While there are lots of reasons to love Hildegard of Bingen, today we'll travel beyond her abbey in twelfth century Germany to make the acquaintance of a few more female early music composers.
Francesca Caccini (1587 - after 1637)
The powerful Medici family of Florence knew and loved good music, and could afford to hire the best musicians and composers to grace their court. The virtuoso singer and composer Francesca Caccini was for a time the highest paid musician at the court of Grand Duke Ferdinando II. She was also the first woman to compose opera in Italy. Today she's best remembered for her songs, while only one of her operas has survived: La liberazione di Ruggiero dall’isola d’Alcina, first performed in Florence for the visit of Prince Władisław of Poland during Carnival 1625. The work was praised by her contemporaries and Prince Władisław was so taken with Caccini's work that he commissioned two new operas from her.
Here's a terrific 2017 recording of La liberazione on Spotify, featuring Allabastrina and La Pifarescha.
Barbara Strozzi (1619 - 1677)
Barbara was the adopted daughter of the poet Giulio Strozzi, who actively helped his daughter develop her formidable talents. He created a venue for her to display her gifts as a singer by forming the Accademia degli Unisoni, a musical offshoot of a literary academy in Venice. The minutes of their meetings indicate that Barbara frequently sang there. Barbara was also blessed with the talent to compose, so her father arranged for her to have lessons from Francesco Cavalli, an influential composer of opera in seventeenth century Venice.
Nearly all of Barbara Strozzi's surviving compositions are arias or cantatas for solo voice, mainly soprano. Puns on her name in the texts indicate that she probably wrote them as a vehicle for her own voice. She published eight volumes of music during her life, dedicating them all to wealthy patrons, thereby earning a living for herself and her four children. She was called "the most prolific composer – man or woman – of printed secular vocal music in Venice in the middle of the century."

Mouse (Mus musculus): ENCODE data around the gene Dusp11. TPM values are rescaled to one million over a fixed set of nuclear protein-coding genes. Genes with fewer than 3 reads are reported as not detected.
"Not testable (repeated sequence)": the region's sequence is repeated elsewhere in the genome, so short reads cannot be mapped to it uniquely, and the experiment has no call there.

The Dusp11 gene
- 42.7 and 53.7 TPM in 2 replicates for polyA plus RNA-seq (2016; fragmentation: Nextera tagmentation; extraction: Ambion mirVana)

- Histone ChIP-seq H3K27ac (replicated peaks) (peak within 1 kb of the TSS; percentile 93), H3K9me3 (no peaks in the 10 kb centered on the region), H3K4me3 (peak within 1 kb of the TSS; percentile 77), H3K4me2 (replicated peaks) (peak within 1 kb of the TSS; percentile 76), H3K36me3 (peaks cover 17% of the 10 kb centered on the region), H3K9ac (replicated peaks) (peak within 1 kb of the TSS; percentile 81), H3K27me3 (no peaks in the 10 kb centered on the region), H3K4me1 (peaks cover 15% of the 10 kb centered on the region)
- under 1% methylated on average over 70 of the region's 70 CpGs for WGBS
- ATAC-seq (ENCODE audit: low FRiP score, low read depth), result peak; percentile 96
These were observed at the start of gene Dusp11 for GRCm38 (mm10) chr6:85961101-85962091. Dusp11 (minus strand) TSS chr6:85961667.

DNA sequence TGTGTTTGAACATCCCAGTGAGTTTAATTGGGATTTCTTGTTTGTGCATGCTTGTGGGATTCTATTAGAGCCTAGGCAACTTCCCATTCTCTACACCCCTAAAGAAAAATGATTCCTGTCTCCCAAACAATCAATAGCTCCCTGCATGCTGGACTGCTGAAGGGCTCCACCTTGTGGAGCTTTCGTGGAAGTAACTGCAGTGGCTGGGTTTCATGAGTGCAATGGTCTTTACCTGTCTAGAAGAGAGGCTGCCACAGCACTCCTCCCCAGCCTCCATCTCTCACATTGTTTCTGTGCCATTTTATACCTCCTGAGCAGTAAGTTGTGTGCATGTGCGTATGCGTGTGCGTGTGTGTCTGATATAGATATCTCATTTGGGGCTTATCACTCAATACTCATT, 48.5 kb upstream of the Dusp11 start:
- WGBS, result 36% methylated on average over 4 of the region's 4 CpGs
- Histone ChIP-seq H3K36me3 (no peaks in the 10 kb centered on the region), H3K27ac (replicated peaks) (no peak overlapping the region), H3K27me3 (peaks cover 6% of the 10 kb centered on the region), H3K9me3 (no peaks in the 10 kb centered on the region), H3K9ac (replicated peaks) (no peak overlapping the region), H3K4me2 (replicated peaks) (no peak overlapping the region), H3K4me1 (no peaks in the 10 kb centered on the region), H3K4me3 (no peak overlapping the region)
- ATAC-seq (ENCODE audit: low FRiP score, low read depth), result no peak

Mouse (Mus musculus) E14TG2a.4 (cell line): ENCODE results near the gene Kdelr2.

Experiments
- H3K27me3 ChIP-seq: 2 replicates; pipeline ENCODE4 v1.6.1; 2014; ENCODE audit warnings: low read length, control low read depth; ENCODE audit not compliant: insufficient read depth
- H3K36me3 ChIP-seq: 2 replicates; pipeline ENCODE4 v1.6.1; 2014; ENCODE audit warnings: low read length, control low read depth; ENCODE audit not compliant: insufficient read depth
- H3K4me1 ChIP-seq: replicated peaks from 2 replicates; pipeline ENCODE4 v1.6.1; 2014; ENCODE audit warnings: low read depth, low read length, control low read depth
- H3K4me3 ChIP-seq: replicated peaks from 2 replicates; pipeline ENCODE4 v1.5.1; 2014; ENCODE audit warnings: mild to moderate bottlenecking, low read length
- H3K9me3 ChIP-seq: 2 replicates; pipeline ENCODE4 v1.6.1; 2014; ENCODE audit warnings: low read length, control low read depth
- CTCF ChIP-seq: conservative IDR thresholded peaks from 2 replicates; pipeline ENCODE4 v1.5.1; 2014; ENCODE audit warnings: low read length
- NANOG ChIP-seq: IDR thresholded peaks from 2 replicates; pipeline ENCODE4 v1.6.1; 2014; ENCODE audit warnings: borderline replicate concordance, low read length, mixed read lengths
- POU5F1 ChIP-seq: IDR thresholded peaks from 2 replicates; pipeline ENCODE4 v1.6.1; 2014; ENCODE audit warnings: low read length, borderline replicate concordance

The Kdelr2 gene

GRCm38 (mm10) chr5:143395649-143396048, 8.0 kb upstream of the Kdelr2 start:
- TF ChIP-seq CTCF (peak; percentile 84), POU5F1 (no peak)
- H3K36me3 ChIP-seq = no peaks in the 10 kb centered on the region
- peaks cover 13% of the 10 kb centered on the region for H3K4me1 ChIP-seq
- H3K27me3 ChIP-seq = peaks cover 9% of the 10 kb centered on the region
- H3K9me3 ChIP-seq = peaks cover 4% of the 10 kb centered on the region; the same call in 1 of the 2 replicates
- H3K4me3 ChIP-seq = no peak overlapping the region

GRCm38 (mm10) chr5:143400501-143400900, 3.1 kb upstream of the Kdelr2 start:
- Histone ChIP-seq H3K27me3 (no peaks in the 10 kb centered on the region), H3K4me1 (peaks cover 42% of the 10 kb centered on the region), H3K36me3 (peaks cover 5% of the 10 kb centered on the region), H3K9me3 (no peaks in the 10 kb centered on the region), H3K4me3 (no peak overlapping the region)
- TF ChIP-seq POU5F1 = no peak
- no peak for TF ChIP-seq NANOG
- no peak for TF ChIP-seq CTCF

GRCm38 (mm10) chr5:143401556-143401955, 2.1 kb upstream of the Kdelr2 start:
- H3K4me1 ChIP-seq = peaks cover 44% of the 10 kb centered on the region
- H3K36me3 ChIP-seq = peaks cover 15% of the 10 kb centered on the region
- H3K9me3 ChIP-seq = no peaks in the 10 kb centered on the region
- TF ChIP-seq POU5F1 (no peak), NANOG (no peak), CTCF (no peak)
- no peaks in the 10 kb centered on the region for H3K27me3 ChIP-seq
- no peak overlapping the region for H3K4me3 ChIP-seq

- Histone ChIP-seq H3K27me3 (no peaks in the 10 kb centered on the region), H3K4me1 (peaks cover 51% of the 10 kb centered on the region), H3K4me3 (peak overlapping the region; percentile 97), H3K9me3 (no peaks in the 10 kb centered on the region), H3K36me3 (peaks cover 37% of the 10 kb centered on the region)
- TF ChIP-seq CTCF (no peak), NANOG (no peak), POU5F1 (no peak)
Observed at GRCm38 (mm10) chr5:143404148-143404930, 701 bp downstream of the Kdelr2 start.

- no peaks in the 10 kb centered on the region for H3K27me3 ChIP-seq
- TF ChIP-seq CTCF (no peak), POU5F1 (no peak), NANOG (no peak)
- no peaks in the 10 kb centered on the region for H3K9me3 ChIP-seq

Give a listen to madrigals from her first published collection, which she dedicated to the Grand Duke of Tuscany in 1644. The texts were written by her father.
Élisabeth Jacquet de la Guerre (1665 - 1729)
Élisabeth Jacquet was a child prodigy, and as an adult became something of a superstar, only to fall into complete obscurity after her death in 1729. King Louis XIV heard her play the harpsichord as a young child, and became an important patron. She married an organist named Marin de la Guerre who seemed to fully support her music-making, since after her marriage she continued to compose, perform, and teach. She became the first woman to compose opera in France, and her music was included in one of the few collections of harpsichord pieces to be published in France in the seventeenth century. A contemporary described her ability to play preludes and fantasies off the cuff: "Sometimes she improvises one or another for a whole half hour with tunes and harmonies of great variety and in quite the best possible taste, quite charming her listeners." Besides operas and keyboard music, she also composed chamber music. Jacquet de la Guerre's last work seems to have been a Te Deum sung in August 1721 in the chapel of the Louvre in thanksgiving for the recovery of Louis XV from smallpox.
Here's a 2017 album of Jacquet de la Guerre's violin sonatas.
Leonore d'Este (1515 - 1575)
In 2017, Musica Secreta and Celestial Sirens released a CD called 'Lucrezia Borgia's Daughter'. The daughter was named Leonore d'Este, born in 1515. When she was eight she informed her father that she wanted to become a nun, and spent most of her life in the convent of Corpus Domini in Ferrara, becoming abbess when she was eighteen.
Music was her passion–we know from family records that she had a clavichord, a harpsichord, and an organ in her quarters.
All the motets on this disc are anonymous, but research suggests they may have actually been written by Leonore d'Este. A composer who was both a member of the nobility and a woman had every reason to conceal her identity. The church authorities were deeply suspicious of polyphonic music sung by nuns, saying it led to vanity, and would be too seductive for listeners to handle!
The music is progressive and daring, obviously the product of a self-assured and practiced composer. Listen to the dissonances in this work, Haec dies quam fecit Dominus, written for Easter. It celebrates the end of the penitential season by imitating the tolling of the bells in Ferrara.